Thursday, April 30, 2009

Ah, bonding like primates.

So I was sitting on C when he noticed a tick crawling around in my hair.  Sucker was hard to catch- harder since I can't see the top of my head, and C refused to touch the tick without protective/obscuring Kleenex.  I'm pretty sure that the following is unrelated.  

One of our friends uses shampoo around once a month and has beautiful beautiful hair.  C and I decided to give this shampoo free lifestyle a try (we never see anyone anyways)  Four days in, I can say that it's probably not meant to work on fine long hair.  I can also say that I've inadvertently joined a scary hardcore movement: try googling "no poo".  

I just keep thinking about the E.B. White essay (Once More to the Lake) where he says that the only change in waitresses since his childhood was, "their hair had been washed, that was the only difference--they had been to the movies and seen the pretty girls with the clean hair."  All this blather about natural oils can't beat my gut instinct that if my hardscrabble Lutheran ancestors brought themselves to buy shampoo, maybe I should stop putting food products onto my head.  

Thursday, April 23, 2009

Hello sir, your bathroom deodorizer has made me hallucinate.

All sorts of common chemicals are migraine triggers. I used to get visual auras as all white things getting a mean glow or dancing dots- but apparently I now get weird interpretations of visual cues. Thus, I saw a bug on my windshield turn into a live bird, a person riding a dog, and a car that alternated between being a police car and not being a police car. I'm sure I was a safe driver.

I want to believe it was unplanned.

While I was driving up to my adventure in The Hills Above Pacheco (song name) I drove a narrow curving single lane road full of bicyclists. I thought it might be an spontaneous biking confluence, but then I passed a middle aged woman biking in a cocktail dress. I tried to convince myself that it was not a Bay to Breakers type bike race, but then I passed a man in a purple cape.

Wherein I find that the land and people Kate Wolf sung about suck.

My crummy smells like old man. It's a combination of compulsive bay leaf collecting, the water jug leaking onto the tarp and molding, and linen scented Lysol as a boot disinfectant. I am not a Sudden Oak Death vector.

So I always figured that a young lady traveling alone is exempt from the social rule about picking up hitchhikers. I still feel guilty as I drive by them- I cannot yet package "You understand, dude." into a fleeting glance- but I drive by them. Like a wise woman.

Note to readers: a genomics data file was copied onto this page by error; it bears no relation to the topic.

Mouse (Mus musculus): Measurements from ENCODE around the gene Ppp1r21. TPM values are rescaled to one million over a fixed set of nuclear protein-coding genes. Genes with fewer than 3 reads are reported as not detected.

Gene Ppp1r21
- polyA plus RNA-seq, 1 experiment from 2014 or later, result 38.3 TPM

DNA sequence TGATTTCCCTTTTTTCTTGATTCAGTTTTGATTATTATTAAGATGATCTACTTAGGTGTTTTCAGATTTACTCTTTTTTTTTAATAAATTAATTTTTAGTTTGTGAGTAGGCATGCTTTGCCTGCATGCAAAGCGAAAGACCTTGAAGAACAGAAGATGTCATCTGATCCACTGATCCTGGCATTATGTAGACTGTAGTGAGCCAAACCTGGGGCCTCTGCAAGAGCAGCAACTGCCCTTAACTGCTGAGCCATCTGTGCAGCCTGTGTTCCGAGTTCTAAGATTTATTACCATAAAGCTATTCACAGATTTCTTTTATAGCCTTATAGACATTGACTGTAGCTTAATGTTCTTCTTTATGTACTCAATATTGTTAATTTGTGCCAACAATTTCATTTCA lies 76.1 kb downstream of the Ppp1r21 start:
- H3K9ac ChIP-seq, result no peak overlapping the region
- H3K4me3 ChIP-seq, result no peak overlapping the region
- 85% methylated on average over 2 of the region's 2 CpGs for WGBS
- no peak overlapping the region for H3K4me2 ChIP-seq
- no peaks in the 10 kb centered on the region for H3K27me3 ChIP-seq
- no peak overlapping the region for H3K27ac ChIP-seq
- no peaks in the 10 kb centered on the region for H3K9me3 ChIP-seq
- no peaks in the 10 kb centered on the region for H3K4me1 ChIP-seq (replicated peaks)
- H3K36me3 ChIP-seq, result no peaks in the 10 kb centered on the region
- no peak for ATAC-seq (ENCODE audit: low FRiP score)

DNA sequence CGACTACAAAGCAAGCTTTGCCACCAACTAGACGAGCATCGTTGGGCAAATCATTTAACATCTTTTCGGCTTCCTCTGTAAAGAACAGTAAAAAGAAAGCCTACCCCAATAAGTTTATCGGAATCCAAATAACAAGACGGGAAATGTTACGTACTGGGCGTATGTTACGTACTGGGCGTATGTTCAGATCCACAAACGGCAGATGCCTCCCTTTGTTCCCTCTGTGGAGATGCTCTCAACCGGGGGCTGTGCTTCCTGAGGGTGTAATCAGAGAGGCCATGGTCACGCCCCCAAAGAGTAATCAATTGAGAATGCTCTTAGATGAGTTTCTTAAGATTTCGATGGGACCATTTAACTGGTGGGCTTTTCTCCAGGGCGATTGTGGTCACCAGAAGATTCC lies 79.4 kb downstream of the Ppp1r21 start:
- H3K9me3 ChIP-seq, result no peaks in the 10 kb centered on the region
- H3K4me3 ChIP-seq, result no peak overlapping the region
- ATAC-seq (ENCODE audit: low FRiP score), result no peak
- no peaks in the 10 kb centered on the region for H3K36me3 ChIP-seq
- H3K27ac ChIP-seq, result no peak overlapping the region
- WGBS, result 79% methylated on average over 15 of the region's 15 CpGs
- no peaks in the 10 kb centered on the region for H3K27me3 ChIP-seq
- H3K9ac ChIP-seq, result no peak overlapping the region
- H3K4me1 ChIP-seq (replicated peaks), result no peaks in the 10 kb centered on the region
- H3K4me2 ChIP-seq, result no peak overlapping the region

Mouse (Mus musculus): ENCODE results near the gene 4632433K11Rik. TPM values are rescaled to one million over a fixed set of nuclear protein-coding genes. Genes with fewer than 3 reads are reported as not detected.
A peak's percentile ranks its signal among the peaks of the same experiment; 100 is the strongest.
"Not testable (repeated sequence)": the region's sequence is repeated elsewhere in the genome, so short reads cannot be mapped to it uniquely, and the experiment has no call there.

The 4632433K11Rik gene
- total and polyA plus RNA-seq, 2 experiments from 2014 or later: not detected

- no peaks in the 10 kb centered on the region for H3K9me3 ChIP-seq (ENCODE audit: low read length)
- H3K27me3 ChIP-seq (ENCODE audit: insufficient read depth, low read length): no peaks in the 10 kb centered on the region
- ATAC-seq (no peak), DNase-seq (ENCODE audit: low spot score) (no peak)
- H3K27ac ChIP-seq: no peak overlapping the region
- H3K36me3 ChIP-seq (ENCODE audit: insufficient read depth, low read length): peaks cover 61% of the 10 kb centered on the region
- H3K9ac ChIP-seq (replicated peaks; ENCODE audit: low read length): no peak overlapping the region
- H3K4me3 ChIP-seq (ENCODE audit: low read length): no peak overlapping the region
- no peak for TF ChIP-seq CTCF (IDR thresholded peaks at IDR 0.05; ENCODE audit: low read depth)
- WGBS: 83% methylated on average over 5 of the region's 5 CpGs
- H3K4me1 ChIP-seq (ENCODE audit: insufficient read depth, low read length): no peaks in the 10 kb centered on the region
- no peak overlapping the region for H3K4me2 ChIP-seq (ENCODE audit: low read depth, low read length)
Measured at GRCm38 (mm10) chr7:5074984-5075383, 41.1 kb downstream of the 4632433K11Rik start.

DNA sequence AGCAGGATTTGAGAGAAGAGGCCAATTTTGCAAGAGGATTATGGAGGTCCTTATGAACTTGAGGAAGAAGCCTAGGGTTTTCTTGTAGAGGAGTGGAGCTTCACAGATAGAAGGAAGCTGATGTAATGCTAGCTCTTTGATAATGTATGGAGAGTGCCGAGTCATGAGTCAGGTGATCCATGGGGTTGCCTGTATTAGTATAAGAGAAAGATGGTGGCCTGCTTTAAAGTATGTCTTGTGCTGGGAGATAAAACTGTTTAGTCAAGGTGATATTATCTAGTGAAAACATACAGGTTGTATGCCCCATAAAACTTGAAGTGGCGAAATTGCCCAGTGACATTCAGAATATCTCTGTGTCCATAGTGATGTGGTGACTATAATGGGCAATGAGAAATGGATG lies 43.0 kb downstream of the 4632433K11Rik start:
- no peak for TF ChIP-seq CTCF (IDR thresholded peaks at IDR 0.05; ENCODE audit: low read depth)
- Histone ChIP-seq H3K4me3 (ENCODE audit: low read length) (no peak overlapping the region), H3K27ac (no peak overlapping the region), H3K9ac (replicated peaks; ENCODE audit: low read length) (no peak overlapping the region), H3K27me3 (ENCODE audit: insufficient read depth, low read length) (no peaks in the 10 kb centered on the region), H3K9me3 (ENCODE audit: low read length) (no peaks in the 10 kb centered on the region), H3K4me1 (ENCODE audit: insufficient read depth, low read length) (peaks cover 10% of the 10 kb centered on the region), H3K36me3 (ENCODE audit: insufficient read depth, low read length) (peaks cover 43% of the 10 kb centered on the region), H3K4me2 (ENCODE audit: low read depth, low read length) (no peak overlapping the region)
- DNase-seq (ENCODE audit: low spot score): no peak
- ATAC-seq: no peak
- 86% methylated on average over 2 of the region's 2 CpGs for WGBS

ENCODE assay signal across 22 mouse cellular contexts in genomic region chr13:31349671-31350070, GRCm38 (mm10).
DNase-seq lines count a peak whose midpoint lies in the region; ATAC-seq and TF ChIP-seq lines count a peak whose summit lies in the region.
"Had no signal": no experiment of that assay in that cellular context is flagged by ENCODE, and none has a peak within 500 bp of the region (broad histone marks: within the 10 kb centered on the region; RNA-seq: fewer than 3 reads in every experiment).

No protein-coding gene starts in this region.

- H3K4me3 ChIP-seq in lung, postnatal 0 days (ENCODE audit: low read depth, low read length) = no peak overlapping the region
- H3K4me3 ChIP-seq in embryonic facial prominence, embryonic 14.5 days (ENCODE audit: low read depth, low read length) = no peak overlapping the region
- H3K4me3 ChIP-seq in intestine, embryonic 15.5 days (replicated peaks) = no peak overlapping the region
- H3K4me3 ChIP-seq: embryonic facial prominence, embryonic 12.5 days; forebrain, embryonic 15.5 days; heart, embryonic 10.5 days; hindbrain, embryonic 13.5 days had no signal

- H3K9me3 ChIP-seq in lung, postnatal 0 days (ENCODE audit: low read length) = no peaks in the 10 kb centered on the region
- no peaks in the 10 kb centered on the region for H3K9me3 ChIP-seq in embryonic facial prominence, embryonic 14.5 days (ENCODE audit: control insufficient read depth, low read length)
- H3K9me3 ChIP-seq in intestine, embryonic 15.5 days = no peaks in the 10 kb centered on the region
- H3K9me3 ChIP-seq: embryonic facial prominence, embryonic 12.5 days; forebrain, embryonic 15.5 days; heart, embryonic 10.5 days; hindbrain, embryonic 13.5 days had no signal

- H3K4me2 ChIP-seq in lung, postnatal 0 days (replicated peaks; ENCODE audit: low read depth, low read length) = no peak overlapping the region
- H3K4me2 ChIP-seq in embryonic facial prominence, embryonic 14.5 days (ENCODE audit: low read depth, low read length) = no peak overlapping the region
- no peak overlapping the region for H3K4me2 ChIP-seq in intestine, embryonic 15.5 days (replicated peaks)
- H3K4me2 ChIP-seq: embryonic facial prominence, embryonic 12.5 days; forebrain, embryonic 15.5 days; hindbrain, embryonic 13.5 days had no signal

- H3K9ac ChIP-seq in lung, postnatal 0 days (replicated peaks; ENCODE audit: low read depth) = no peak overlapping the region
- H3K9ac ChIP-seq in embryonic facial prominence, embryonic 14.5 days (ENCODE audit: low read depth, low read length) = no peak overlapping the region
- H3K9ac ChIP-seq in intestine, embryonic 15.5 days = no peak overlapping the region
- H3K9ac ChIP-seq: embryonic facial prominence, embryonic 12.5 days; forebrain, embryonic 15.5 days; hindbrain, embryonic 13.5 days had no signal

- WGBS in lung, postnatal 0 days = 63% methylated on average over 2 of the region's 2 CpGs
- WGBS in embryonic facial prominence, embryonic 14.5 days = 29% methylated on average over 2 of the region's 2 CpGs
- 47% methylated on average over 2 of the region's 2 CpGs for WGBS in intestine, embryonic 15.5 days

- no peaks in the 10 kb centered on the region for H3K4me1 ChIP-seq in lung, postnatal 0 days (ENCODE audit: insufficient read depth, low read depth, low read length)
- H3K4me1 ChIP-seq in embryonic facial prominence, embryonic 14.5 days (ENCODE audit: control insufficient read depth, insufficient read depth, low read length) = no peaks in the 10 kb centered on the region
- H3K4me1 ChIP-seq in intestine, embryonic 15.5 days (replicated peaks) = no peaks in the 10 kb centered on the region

There I was in the hills above Pacheco, playing the most depressing game I know* when I saw a man walking alongside the road. I figured he was just headed towards a friend's house, but he stuck out his thumb as I drove by. In my rearview mirror, I registered that he was wearing dress shoes and a nice shirt. He was maybe 20 miles from town. It was 2 PM.

*I call the game "Does someone live in that shack?" The answer is yes, but they don't speak English.

I couldn't find a place with an out-of-repair fence (best indicator of public ownership), resident landlords, lack of no trespassing signs, or appropriate site qualities. I looked down a couple of other roads, but they led to gated communities. I was not deemed worthy of entry. I turned back down the road, hoping to see something I'd missed. I did not.

I did see my hitchhiker, 14 miles from town, still walking. It was 90* and 5:30pm. No one had picked him up. I entertained fleeting thought about people heading home from work offering him a ride- even though it was the wrong direction. I drove past.

I stopped at a park on serpentine, hiked around looking for non serpentine a little, ate some soup, and gave myself a pep talk about not trespassing. The other moral conundrum in my life is The Work Must Get Done vs. But That Land Belongs To A Person And They Did Not Say You Could. Like the hitchhiking one, I feel bad every time the Work Does Not Get Done, even though I know I'm acting correctly. I read a couple of signs about the local river water; apparently it has both giardia and toxic levels of magnesium. Then I turned around and drove back towards town.